“Because of the slot limit, you can't really pattern anything,” said Powers. “I've been using a buzzbait and flipping a tube like everyone else. And my catch was kind of lucky today.”
As far as his battle with Jones is concerned, Powers said he is just going to go out there and do his best.
“I'm going to do the same thing tomorrow,” he said. “Alton Jones is one of the best bass fishermen in the world. It's just the luck of the draw.”
However, both Powers and Jones know that because of the head-to-head format, only one angler will survive tomorrow's competition to fish another day.
Coming in with the fourth-largest stringer of the day was Pat Fisher of Stone Mountain, Ga., who recorded a total catch of 11 pounds, 4 ounces. Fisher appears to be in good position to advance to the next round after tomorrow's competition as his opponent, Stanley Mitchell of Fitzgerald, Ga., only managed to turn in a catch of 2 pounds.
Assuming Fisher prevails, he is also set to face the winner of the Jones/Powers matchup in the next round. Consequently, it is becoming apparent that the Fisher, Mitchell, Jones and Powers bracket is toughest portion of the FLW Championship draw by far.
On the strength of a 10-pound, 3-ounce catch, Brent Chapman of Shawnee, Kansas, grabbed fifth place in the tournament's overall standings. Chapman, seeded 34th, currently leads his opponent, 15th-seeded Wesley Strader of Spring City, Tenn., by 4 pounds, 6 ounces.
Bill Chapman of Salt Rock, W. Va., used a 10-pound stringer to turn in the sixth largest stringer of the day. Chapman, the 40th seed, is currently leading his opponent, ninth-ranked Andre Moore of Scottsdale, Ariz., by 8 pounds, 6 ounces.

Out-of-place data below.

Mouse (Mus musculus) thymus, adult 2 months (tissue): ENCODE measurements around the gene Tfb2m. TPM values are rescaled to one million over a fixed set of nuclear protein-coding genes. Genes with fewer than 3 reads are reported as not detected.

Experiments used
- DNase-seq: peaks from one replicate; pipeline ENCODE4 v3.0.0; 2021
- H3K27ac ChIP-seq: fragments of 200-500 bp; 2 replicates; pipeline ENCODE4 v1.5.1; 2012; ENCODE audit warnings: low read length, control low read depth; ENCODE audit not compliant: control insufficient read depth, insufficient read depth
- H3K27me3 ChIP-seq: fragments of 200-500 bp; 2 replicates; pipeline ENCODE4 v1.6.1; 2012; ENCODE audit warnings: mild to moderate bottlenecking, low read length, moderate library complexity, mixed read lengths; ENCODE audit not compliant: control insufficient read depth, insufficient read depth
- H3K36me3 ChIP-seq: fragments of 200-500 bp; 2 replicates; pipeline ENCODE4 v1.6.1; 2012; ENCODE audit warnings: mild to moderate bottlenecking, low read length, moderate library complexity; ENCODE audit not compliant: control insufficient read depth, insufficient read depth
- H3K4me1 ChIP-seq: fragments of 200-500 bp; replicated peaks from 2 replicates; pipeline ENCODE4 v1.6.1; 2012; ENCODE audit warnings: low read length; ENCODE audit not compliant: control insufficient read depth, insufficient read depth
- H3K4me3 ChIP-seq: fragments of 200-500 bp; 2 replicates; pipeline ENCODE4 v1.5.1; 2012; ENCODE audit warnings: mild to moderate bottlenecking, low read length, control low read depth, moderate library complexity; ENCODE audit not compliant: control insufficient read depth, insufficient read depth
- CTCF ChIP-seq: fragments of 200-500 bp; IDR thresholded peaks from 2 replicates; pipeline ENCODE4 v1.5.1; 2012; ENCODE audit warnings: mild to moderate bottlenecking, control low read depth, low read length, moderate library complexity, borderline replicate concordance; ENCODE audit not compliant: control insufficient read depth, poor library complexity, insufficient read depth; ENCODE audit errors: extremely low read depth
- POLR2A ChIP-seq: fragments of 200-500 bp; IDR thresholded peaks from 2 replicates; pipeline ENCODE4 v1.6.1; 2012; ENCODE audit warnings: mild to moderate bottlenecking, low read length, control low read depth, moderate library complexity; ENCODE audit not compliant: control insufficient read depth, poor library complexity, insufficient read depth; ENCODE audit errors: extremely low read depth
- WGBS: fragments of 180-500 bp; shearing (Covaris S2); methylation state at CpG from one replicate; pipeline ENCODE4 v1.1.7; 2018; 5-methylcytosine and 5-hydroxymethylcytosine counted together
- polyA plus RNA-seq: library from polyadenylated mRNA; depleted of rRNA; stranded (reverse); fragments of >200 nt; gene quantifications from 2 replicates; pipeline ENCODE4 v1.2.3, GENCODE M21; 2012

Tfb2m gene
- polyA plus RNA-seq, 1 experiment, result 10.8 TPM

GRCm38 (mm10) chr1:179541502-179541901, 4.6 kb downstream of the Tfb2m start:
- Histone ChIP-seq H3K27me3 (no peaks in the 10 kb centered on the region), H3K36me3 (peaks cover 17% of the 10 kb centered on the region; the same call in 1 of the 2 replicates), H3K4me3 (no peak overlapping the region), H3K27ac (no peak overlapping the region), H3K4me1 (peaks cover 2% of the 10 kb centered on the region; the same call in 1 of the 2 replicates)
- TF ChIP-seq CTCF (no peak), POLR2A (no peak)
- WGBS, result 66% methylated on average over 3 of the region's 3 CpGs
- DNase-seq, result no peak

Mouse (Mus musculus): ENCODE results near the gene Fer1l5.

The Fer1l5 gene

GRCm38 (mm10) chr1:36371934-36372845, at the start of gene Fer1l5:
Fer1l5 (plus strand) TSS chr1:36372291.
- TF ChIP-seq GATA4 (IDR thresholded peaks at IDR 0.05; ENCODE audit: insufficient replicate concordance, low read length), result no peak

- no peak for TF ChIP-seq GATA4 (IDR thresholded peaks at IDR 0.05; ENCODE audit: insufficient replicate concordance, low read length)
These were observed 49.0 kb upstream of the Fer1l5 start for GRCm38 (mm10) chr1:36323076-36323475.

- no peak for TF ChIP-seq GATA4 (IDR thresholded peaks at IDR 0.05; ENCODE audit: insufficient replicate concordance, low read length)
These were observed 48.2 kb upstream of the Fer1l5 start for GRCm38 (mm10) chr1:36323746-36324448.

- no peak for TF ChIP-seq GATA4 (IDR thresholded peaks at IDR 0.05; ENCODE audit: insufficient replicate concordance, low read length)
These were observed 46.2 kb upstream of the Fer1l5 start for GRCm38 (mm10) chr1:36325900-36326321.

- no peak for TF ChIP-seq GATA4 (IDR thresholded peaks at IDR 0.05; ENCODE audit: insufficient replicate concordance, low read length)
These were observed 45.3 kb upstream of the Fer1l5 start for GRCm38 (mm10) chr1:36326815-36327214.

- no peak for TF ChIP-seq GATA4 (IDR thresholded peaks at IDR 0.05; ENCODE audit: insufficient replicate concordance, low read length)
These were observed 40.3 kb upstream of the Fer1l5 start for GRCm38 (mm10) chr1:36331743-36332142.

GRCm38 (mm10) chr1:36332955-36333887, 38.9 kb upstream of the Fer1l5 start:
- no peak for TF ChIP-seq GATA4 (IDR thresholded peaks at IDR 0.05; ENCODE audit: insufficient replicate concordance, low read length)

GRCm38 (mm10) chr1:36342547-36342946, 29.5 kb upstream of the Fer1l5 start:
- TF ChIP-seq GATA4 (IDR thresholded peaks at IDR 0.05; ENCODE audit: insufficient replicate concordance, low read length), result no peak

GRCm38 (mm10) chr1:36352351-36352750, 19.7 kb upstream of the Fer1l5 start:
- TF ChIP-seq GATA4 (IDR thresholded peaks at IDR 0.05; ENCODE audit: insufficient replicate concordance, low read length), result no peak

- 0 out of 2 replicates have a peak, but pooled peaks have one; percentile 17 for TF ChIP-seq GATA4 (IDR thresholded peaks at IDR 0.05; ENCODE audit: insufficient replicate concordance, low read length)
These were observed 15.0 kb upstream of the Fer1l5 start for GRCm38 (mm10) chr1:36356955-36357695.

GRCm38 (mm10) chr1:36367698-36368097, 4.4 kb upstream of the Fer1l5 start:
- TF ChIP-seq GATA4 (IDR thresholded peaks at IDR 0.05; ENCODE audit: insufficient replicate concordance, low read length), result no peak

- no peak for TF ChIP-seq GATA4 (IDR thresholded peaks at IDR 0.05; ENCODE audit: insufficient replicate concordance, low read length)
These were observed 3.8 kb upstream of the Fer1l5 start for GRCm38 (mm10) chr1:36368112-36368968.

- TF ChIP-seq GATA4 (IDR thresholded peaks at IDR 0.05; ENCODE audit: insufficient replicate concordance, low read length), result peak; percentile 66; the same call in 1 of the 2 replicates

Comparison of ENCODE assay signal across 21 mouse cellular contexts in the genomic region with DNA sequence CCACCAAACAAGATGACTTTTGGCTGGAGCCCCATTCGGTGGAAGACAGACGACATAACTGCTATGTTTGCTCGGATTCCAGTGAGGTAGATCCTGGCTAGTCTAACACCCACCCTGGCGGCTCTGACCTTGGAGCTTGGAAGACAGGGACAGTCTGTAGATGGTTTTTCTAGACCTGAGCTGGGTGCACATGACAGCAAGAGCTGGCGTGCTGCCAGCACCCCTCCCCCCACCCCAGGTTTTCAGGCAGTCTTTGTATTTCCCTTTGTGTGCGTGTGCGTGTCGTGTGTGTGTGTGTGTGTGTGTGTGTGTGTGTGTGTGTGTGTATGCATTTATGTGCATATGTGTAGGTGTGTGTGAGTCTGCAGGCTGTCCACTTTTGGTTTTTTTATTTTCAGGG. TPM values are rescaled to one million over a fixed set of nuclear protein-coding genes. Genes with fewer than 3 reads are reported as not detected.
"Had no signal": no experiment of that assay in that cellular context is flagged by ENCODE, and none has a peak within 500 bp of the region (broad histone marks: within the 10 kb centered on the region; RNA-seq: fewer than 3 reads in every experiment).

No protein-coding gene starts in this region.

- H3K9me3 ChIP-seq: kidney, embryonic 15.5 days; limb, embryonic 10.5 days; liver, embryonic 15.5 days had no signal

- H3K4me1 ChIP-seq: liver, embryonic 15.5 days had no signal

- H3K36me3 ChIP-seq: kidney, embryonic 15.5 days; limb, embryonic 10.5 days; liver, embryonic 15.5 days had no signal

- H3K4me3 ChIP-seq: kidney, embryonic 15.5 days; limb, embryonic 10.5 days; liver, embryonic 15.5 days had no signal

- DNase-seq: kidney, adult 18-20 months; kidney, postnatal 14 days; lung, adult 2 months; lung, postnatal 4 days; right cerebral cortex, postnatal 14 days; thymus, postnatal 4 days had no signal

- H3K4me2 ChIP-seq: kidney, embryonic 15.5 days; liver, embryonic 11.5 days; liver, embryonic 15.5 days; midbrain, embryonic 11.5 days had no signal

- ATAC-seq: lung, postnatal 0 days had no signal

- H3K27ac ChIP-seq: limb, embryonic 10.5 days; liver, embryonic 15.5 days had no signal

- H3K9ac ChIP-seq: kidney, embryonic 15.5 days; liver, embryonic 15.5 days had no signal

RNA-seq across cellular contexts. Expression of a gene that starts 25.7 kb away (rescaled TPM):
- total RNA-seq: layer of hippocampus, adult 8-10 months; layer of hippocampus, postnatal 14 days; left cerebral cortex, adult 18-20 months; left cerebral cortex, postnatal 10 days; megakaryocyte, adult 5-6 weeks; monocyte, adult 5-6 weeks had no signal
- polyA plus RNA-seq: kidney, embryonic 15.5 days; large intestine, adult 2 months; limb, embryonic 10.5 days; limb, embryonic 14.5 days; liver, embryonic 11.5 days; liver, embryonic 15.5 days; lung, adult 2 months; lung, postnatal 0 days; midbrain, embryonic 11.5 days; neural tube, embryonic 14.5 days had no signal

Bass-fishing legends find going tough
The household names in the world of professional bass fishing didn't fair as well today as many had expected. Although Rick Clunn of Ava., Mo., turned in the seventh-best performance of the day with a 9-pound, 9-ounce catch, many of his famous counterparts turned in sub-par efforts based on their seeds.
In fact, out of the group of Kevin VanDam (4-7), Guido Hibdon (2-11), Larry Nixon (5-14), Jay Yelas (5-10), Dean Rojas (4-3), Paul Elias (2-3), Aaron Martens (5-10), Gary Klein (2-7) and Clark Wendlandt (4-6), none managed to turn in a performance better than 6 pounds. However, with the exception of Paul Elias, who must make up a 7-pound, 6-ounce deficit, all of the aforementioned names were either leading or within striking distance of their opponents.
Cross Lake is unkind to co-anglers
If the pros were having a hard time on Cross Lake, then the co-anglers were finding it nearly impossible to produce quality stringers. In fact, out of the 48 co-anglers who qualified for the championship, only one – Gerald Williams of Scottsville, Ky. - managed to record at least four keeper fish.
However, despite the tough going, Danny Strand of Champaign, Ill., found himself atop the overall leaderboard with a catch of 7 pounds, 3 ounces. In second place was Jim Blake of Lincoln, Neb., with a catch of 6 pounds, 9 ounces. Williams, on the strength of his four-fish catch, found himself in third place.
Rounding out the top five co-anglers were Sam Parker (fourth) of Florence, Ala., with a catch of 4 pounds; and Alex Ormand (fifth) of Bessemer City, N.C., with a catch of 3 pounds, 15 ounces.
The co-anglers who bring in the top 24 combined weights over the first two days of competition will advance to Friday's finals. Unlike the pros, however, co-anglers do not face any head-to-head competition.
Tomorrow's takeoff is scheduled to take place at 6 a.m. at the American Legion, located at 5315 Southlake Shore in Shreveport.